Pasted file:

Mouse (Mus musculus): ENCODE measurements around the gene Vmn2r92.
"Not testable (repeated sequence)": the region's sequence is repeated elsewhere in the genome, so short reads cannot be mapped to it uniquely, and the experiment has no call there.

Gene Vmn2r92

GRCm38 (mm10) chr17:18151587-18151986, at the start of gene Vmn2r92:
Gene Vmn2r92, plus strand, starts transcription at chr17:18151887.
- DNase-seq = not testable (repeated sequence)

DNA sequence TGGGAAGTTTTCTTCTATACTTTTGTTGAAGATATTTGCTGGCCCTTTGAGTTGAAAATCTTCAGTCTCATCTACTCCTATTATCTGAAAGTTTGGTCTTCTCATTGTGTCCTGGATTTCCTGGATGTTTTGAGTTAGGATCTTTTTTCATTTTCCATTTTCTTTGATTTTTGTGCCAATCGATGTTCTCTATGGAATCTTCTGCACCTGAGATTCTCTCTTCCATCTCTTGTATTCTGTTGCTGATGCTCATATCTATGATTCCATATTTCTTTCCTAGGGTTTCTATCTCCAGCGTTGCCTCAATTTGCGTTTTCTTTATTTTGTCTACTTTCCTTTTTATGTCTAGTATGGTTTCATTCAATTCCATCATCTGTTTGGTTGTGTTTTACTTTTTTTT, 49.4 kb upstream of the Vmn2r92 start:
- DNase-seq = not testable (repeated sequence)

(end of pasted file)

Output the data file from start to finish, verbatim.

Mouse (Mus musculus): ENCODE measurements around the gene Vmn2r92.
"Not testable (repeated sequence)": the region's sequence is repeated elsewhere in the genome, so short reads cannot be mapped to it uniquely, and the experiment has no call there.

Gene Vmn2r92

GRCm38 (mm10) chr17:18151587-18151986, at the start of gene Vmn2r92:
Gene Vmn2r92, plus strand, starts transcription at chr17:18151887.
- DNase-seq = not testable (repeated sequence)

DNA sequence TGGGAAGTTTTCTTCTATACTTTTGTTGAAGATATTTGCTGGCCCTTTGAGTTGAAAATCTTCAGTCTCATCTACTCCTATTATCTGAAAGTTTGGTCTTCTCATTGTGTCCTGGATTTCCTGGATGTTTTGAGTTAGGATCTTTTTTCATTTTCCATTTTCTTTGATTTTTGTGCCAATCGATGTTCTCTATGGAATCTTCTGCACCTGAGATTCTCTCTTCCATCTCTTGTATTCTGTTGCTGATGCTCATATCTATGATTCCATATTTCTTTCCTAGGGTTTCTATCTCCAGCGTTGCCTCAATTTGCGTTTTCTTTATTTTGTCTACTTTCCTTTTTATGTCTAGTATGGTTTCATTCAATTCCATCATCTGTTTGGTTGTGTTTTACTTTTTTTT, 49.4 kb upstream of the Vmn2r92 start:
- DNase-seq = not testable (repeated sequence)